Chirac remained a firm believer in the importance of the Franco-German partnership. Choosing Berlin for his last official visit, he hailed the alliance as “an extraordinary success that must be consolidated at all times”, a stance maintained by subsequent presidents. His successor, Nicolas Sarkozy, made the trip to Berlin barely a week into his presidency. Five years later François Hollande followed suit, flying to Berlin just hours after he was sworn in.
Chirac’s relations with the Arab world throughout his eventful career have been documented by a trove of pictures of the former French president shaking hands with Middle Eastern leaders – including some of the least palatable.
In 2003, as Chirac defied America’s calls for war in Iraq, an old picture of the Frenchman greeting Saddam Hussein suddenly resurfaced amid attempts to discredit his anti-war stance. The photo was taken in 1975 when Chirac, France’s prime minister at the time, hosted his “personal friend”, then Iraq’s vice president. Still, nearly three decades on, the future dictator’s lavish reception in Paris came as a shock to many.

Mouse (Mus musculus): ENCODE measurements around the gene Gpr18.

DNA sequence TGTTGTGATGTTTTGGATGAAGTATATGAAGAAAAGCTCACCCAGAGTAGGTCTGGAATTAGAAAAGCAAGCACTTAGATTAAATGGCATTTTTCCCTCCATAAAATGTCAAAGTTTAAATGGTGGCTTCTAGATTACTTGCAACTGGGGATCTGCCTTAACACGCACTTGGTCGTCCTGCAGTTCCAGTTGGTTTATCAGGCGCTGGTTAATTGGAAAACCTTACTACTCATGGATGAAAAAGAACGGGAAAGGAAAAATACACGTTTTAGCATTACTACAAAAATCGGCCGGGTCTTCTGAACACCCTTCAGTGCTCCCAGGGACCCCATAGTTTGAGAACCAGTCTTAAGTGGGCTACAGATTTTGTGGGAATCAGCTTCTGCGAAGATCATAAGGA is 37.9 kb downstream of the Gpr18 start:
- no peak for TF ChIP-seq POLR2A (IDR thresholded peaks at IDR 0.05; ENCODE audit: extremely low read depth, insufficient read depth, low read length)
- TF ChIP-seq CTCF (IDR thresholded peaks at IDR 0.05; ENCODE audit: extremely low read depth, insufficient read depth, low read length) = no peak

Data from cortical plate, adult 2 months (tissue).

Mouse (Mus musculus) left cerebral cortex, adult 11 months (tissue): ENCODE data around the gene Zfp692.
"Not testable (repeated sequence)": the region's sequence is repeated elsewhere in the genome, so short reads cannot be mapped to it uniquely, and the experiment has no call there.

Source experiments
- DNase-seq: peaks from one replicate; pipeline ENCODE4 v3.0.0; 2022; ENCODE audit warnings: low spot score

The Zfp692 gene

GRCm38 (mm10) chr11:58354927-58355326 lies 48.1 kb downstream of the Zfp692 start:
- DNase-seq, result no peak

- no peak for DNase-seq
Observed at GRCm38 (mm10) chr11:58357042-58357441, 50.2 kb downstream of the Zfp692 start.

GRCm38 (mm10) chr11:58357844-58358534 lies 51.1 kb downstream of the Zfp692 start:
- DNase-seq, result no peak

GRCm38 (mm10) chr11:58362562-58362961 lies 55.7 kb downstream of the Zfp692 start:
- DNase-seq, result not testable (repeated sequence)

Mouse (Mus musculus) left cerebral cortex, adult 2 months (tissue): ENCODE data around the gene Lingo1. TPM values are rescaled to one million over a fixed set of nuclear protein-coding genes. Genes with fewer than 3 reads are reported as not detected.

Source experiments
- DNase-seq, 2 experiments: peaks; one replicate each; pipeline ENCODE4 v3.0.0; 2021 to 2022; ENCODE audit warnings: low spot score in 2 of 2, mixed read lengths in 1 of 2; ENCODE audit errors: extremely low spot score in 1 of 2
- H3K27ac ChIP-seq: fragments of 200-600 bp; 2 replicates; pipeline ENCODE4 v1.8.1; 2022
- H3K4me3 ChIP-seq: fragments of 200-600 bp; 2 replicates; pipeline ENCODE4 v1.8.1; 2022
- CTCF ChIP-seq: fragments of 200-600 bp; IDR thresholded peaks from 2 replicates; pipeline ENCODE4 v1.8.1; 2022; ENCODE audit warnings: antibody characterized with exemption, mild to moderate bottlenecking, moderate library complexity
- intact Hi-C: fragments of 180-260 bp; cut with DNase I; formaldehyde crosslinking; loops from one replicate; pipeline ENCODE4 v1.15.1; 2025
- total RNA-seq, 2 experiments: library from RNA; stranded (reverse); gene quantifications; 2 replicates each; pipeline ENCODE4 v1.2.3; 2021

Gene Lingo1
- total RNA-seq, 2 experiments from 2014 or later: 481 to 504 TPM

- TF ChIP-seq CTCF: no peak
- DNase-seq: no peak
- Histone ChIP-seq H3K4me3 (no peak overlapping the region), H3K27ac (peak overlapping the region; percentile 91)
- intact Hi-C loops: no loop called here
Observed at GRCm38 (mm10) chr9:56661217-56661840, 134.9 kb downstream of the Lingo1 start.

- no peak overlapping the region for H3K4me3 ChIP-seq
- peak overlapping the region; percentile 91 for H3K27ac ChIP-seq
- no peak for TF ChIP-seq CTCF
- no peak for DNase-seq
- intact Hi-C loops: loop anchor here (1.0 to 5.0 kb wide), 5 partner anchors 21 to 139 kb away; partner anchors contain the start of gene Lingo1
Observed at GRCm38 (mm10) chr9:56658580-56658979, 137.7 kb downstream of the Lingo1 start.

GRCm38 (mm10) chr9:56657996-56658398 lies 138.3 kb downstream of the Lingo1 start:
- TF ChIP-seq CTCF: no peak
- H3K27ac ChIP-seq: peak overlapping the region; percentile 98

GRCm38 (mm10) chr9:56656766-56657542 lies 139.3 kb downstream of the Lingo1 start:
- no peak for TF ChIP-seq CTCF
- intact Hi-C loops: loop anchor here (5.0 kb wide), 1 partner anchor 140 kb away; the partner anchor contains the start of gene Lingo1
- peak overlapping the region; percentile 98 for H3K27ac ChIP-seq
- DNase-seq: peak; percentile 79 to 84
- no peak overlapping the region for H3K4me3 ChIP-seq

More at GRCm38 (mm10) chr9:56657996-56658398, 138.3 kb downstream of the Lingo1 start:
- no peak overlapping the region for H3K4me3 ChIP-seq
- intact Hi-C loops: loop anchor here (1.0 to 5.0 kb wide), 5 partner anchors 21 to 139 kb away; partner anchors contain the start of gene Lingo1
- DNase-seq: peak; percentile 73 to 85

Over the years Chirac counted a host of “personal friends” in the Middle East, none closer than the late Rafik Hariri, Lebanon’s former prime minister. Their friendship helped shape Chirac’s Middle Eastern policies after he was first elected to the presidency in 1995. Formerly a patron of Bashar al-Assad, the French president did all he could to isolate the young Syrian leader after he meddled with Lebanese politics. Nor could he forgive Hariri’s assassination in a Beirut bombing in 2005, blamed by many on the Syrian secret service.
The Israeli-Palestinian conflict saw Chirac perform another U-turn. At first hostile to the notion of a Palestinian state, the French leader changed tack upon meeting Yasser Arafat, whom he met some 30 times between 1995 and 2004. The two grew to respect each other and Chirac wept openly when the Palestinian leader died in Paris in November 2004.